I just had awesome night. Like, positively spell-binding.
The University of Manitoba Concert Band just performed ALL FOUR movements of Icelandic Folk Song Suite at their concert on March 31st, 2023 at Centre-Culturel Franco Manitobain (or CCFM, for short), conducted by Dr. Jacquie Dawson.
So, Dr. Dawson conducted the premiere of this piece eight years ago in my hometown of Gimli, MB; but even better, she conducted in the gym of my alma mater where my own band concerts were. At that point, it felt like a full-circle moment, but this concert had even more full-circle moments.
This was the last concert of the year for the ensembles and, for some of them, the last concert of their degree, as they’ve fulfilled their ensemble requirements for their program. One of them was a flute player that was my former student who graduated in 2017 (I think). Alongside her was another former student who graduated in 2014, plus another who just graduated last year.
Also, the tuba section were my two first composition students EVER and they absolutely crushed it. I had them in 2019 and 2020 – one over Zoom and one coming to my place once per week for a lesson.
It was such a full circle moment that seemed to show the malleability of time because, of course, I had all just had them in my band like… yesterday. They were all playing a piece that I remember writing so vividly, except that I lived in a different house and it was eight years ago.
And the premiere was eight years ago, but here is the piece again, living and breathing. Time is so weird. I think I’ve grown as a composer–I mean, I finished grad school and have written probably hours of new music since then. But, when I hear IFSS, it still rings true to me in a way that some of my old works feel very raw and unpolished–not bad or anything, just in a way that I don’t write anymore. For instance, I still like Filum Vitae and We Are Stars, but I’m not sure if I write like that anymore. That being said, Icelandic Folk Song Suite is very traditional in a lot of ways and purposefully so, but there are grains of that even in my current pieces. My thoughts about energizing every part with rhythm, about voicing, about countermelody, etc. The seeds of the things that I’ve been working on for the last ten-or-so years have their roots in this piece, I think.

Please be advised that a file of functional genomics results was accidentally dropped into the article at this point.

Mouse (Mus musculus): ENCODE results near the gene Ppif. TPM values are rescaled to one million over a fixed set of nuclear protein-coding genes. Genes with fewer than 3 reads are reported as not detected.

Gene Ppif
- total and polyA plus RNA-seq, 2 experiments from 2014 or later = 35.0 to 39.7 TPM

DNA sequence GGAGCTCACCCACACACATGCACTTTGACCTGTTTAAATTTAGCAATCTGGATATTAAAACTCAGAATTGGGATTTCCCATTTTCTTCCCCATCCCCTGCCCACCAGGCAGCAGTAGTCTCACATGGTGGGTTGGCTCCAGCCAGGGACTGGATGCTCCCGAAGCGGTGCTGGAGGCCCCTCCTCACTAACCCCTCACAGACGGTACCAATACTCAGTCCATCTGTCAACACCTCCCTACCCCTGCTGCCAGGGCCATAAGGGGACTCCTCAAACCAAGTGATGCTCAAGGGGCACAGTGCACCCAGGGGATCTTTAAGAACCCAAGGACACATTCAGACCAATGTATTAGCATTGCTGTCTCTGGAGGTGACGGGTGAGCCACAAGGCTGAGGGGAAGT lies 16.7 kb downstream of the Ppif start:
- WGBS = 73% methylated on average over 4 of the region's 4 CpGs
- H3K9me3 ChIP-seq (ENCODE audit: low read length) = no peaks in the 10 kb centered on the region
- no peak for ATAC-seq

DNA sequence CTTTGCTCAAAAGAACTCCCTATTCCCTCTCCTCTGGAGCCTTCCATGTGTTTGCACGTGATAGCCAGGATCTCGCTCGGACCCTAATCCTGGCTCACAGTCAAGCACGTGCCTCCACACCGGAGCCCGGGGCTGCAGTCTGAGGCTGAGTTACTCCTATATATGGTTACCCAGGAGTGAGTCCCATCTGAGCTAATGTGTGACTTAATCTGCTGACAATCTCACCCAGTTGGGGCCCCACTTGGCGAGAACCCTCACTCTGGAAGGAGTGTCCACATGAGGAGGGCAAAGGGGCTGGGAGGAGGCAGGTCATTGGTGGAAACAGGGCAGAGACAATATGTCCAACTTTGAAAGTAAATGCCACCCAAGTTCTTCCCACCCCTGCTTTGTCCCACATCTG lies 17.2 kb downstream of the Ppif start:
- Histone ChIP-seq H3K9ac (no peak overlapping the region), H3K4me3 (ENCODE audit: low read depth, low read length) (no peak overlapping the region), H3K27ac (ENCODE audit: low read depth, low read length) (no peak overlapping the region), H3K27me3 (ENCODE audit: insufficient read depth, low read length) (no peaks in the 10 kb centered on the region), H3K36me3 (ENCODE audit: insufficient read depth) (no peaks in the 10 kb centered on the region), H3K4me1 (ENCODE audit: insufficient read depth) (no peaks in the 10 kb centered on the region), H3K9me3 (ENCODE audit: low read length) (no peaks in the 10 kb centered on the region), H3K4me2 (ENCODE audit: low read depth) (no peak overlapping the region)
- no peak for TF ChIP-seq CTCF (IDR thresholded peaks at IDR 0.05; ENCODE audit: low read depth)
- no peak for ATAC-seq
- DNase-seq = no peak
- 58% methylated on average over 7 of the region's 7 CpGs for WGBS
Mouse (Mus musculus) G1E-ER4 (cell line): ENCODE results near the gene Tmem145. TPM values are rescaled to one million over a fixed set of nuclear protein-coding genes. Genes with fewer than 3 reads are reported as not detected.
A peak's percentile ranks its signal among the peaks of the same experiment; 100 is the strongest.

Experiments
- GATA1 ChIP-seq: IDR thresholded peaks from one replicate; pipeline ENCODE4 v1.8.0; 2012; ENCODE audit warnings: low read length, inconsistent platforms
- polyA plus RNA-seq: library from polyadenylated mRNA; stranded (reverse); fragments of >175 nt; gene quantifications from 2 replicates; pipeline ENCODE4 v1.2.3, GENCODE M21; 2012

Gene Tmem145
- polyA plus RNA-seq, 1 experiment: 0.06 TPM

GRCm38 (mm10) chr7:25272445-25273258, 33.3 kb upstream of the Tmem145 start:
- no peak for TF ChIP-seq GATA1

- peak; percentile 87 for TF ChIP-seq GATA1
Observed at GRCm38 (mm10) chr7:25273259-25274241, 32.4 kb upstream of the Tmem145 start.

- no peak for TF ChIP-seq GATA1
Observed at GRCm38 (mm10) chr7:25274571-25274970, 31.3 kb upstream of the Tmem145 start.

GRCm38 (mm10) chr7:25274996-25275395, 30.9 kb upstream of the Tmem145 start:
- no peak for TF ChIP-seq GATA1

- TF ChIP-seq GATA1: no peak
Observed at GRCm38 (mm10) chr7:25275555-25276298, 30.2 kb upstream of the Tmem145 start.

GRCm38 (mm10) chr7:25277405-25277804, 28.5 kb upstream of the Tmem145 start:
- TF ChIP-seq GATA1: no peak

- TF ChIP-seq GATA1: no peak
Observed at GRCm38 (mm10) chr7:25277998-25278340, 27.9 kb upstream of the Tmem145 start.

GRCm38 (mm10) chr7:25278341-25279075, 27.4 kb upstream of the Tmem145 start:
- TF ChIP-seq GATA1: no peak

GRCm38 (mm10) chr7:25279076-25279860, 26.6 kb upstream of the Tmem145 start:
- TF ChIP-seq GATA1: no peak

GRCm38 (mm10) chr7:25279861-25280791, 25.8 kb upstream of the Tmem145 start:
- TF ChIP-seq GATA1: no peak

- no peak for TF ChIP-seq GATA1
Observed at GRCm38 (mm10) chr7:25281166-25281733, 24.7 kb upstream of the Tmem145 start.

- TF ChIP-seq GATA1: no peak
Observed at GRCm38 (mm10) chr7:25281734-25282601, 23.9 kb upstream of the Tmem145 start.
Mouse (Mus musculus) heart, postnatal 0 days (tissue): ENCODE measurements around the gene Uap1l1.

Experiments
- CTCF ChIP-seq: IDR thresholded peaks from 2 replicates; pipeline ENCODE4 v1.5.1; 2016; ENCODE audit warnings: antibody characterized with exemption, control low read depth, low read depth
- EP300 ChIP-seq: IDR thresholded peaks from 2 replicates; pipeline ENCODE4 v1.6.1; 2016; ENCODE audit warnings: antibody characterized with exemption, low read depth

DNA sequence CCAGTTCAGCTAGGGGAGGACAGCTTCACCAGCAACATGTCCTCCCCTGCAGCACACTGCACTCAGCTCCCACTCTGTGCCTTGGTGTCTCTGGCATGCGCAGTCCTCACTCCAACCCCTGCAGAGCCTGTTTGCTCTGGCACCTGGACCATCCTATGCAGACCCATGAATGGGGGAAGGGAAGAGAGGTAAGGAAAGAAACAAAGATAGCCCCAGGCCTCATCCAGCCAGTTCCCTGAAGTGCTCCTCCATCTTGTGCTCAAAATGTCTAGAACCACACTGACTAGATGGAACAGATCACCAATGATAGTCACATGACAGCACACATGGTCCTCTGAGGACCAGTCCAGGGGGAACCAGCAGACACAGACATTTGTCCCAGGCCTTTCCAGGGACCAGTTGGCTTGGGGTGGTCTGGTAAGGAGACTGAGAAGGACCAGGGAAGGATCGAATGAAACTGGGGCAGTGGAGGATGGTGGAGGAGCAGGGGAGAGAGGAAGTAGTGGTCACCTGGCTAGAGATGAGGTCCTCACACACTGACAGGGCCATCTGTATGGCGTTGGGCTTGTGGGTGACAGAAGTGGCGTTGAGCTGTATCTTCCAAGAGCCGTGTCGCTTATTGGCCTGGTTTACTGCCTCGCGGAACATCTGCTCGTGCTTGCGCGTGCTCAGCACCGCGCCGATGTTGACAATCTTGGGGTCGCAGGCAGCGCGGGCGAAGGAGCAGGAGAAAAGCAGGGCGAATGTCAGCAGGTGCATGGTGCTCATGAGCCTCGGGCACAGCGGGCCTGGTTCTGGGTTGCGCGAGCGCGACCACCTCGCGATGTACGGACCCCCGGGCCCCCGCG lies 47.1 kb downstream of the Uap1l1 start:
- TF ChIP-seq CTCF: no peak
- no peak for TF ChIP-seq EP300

Anyway, it’s given me a lot to think about. Time, people, stories, music…
Some stray thoughts about the show tonight:
– Huge thanks to Dr. Dawson for preparing the band so well and handling the music so artistically and gracefully. She is an absolute master conductor and educator.
– Rylee – you knocked that tambourine part out of the park! Way to go!
– Brady – incredible job with that alto sax solo in Movement II. SO GOOD.
– Kelly and Dylan – way to hold down that tuba section!
– Michelle – outrageously good conducting tonight! All of Lincolnshire? Shut the front door. You were brilliant, especially that second movement. Dynamite!
– Aemelia – Michael Daugherty’s Labyrinth of Love. The entire chamber work and soprano solo was riveting. What an outstanding performance.
– Fraser – beautiful piece for Dr. Lonis, absolutely striking.
When it comes to Band, I’m so grateful to live where I live. What incredible community we have here.
Here is the concert. IFSS starts at 34:36, and the chamber work with solo is at 1:18:08 (which is off-the-wall incredible, and my favourite movement of it is at 1:28:40, which is spell-binding):